Anchovy in the Sardine Run
The anchovy is a small, common salt-water forage fish of the family Engraulidae. Anchovies are found in scattered areas throughout the world’s oceans, but are concentrated in temperate waters, and are rare or absent in very cold or very warm seas. They are generally very accepting of a wide range of temperatures and salinity. Large schools can be found in shallow, brackish areas with muddy bottoms, as in estuaries and bays. Anchovies are small, green fish with blue reflections due to a silver-colored longitudinal stripe that runs from the base of the caudal fin. They range from 2 to 40 cm (0.79 to 15.75 in) in adult length, and their body shapes are variable with more slender fish in northern populations. Whilst there are over 14 species of anchovy described, the only species that occurs in South Africa is named Engraulis capensis that grows to a total length of 17.0cm.
Whilst South Africa’s sardine run is named after the dominant shoaling bait fish the sardine (Sardinops sagax), numerous shoals of other bait fish, including anchovy, are frequently encountered occurring in the cool counter current stream that extends along the eastern Cape of South Africa. Experienced divers and dive operators will readily be able to distinguish an ‘anchovy’ shoal from a sardine shoal by behavior and the appearance of the bait fish (typically smaller). Interestingly, the relative abundance of anchovy and sardines seems to oscillate over time, with abundance dominance alternating between these two species.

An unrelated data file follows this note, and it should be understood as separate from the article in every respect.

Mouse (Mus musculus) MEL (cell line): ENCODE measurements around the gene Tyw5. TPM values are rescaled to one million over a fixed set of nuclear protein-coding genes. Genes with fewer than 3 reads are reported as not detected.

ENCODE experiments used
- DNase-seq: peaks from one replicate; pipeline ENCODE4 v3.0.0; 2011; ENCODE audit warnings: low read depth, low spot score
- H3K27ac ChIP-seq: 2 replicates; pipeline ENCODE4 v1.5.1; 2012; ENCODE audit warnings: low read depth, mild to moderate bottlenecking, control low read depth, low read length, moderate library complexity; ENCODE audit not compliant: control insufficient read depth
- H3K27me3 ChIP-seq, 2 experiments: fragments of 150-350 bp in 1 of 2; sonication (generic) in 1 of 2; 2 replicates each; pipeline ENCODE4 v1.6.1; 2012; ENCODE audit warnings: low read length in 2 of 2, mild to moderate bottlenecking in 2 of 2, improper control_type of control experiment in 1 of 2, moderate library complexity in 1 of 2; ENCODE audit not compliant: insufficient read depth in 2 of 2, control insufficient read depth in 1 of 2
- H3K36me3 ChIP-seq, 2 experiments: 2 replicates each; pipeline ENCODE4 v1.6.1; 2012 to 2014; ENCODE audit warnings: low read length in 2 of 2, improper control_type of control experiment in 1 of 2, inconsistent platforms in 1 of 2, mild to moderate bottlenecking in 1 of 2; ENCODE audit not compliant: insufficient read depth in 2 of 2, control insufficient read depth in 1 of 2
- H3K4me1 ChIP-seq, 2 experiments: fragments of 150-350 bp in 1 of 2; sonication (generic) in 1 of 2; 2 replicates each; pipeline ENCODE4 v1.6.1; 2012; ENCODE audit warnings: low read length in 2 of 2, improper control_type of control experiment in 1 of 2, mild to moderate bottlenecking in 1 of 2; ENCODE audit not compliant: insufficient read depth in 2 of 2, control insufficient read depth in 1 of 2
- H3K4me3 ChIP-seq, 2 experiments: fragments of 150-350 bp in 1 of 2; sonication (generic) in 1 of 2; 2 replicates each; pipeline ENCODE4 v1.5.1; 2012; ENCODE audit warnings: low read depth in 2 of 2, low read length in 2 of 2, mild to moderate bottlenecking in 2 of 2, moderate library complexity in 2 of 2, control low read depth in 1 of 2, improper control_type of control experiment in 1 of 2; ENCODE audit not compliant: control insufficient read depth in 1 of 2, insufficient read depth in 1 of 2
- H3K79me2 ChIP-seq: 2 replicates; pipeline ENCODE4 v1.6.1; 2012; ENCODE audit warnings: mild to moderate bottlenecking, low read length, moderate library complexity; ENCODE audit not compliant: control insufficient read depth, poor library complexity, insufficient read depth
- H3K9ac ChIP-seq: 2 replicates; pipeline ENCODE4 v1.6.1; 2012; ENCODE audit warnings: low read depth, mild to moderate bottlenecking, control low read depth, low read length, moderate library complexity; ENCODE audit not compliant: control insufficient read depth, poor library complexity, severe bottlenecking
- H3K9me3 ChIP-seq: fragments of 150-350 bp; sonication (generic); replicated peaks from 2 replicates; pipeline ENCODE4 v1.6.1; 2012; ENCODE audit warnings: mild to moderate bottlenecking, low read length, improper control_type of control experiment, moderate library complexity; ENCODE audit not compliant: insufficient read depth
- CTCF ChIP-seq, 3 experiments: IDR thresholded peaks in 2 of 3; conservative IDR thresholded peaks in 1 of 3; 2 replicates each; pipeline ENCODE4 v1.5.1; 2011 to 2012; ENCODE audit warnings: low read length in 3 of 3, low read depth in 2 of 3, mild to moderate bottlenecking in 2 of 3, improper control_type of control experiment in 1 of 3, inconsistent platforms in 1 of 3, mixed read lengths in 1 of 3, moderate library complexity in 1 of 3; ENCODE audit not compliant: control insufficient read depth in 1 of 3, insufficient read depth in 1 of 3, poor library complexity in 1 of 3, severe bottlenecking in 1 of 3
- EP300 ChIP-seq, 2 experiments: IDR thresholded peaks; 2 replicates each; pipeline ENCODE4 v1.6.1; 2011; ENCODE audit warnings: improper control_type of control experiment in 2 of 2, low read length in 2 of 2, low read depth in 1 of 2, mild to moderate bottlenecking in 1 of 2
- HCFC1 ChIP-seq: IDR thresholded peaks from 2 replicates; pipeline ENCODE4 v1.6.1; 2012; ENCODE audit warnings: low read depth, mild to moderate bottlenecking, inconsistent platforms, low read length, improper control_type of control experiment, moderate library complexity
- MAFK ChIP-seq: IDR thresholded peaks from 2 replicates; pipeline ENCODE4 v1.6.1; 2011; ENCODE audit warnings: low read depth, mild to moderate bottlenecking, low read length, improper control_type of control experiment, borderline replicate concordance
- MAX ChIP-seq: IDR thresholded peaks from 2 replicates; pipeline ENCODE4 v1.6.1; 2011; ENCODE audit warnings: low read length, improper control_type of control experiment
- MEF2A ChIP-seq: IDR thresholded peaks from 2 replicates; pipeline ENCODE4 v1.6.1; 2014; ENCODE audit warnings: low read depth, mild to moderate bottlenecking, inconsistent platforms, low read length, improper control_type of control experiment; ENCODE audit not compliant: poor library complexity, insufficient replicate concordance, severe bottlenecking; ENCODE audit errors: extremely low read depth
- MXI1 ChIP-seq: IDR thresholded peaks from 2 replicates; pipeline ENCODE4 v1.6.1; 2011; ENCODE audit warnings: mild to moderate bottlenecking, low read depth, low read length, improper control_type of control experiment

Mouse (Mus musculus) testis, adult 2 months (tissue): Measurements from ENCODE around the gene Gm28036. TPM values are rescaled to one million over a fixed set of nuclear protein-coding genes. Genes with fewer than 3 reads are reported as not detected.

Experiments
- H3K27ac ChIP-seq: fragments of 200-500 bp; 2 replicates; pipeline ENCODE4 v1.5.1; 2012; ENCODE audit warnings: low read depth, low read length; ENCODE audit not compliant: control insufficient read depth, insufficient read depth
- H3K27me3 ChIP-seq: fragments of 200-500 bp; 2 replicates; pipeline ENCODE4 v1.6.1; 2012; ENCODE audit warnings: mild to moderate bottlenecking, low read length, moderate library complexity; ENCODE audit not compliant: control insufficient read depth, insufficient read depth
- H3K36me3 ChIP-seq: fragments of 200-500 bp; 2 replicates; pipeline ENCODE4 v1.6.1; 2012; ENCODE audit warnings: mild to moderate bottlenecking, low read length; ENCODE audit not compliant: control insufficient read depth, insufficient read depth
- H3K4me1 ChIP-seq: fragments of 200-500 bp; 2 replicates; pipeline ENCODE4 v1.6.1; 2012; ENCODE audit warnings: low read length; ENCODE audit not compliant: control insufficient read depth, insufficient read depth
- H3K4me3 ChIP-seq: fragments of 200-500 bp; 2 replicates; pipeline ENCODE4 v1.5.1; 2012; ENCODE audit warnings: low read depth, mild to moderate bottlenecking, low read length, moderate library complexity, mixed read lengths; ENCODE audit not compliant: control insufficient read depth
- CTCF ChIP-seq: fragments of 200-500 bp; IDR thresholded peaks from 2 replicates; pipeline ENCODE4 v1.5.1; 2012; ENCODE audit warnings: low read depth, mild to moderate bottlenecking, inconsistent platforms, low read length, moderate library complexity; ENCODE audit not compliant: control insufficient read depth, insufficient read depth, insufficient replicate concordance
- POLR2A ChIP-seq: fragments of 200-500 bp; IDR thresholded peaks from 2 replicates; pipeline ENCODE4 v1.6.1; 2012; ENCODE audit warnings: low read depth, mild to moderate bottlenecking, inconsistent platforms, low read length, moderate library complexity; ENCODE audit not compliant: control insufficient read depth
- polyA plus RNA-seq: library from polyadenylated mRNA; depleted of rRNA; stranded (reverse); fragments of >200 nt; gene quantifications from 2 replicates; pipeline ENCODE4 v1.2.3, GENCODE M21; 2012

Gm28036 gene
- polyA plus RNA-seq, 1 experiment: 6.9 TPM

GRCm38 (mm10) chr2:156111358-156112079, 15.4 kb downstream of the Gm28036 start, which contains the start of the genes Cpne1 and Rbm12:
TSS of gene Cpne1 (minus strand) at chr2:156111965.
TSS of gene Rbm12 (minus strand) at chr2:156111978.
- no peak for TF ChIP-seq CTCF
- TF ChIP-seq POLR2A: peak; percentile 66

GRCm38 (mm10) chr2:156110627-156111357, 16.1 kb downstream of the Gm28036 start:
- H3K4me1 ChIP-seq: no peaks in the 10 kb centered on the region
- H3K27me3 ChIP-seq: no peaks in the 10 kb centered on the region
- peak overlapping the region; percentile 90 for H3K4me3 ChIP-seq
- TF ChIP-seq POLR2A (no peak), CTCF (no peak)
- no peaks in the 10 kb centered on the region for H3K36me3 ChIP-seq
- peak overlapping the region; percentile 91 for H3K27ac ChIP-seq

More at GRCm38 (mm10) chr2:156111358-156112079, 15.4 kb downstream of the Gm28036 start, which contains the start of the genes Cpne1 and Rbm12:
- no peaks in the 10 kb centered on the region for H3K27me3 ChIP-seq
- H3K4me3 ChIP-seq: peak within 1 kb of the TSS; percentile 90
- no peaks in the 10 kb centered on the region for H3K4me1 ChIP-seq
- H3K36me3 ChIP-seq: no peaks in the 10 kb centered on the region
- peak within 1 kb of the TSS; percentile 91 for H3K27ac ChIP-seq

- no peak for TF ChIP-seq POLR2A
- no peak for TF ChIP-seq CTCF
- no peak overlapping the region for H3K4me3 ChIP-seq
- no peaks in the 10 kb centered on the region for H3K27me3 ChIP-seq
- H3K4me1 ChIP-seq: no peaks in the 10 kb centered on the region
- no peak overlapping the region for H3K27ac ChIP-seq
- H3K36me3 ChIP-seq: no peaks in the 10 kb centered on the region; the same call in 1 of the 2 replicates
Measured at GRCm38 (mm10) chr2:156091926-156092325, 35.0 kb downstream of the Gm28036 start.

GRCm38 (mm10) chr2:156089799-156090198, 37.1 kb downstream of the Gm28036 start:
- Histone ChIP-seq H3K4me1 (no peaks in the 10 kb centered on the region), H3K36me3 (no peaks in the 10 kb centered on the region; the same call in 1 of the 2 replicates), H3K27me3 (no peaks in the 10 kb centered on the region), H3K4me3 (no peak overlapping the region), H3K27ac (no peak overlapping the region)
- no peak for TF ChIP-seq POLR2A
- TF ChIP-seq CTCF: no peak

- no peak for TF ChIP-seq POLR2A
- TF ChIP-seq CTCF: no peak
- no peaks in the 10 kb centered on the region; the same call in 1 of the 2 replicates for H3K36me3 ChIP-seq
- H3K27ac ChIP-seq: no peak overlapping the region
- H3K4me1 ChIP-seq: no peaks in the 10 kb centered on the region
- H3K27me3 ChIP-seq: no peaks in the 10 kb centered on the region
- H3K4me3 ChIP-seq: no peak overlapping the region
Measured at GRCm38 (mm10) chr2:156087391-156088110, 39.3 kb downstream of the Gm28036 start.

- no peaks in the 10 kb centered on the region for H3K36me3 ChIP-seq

Ecology & Abundance
The anchovy is a significant food source for almost every predatory fish in its environment, including the Cape gannets, Cormorants, kingfish, tuna, sharks, and Bryde’s whale. It is also extremely important to marine mammals and birds.
Anchovies, like most clupeoids (herrings, sardines and anchovies), are filter-feeders that open their mouths as they swim. As water passes through the mouth and out the gills, food particles are sieved by gill rakers and transferred into the esophagus.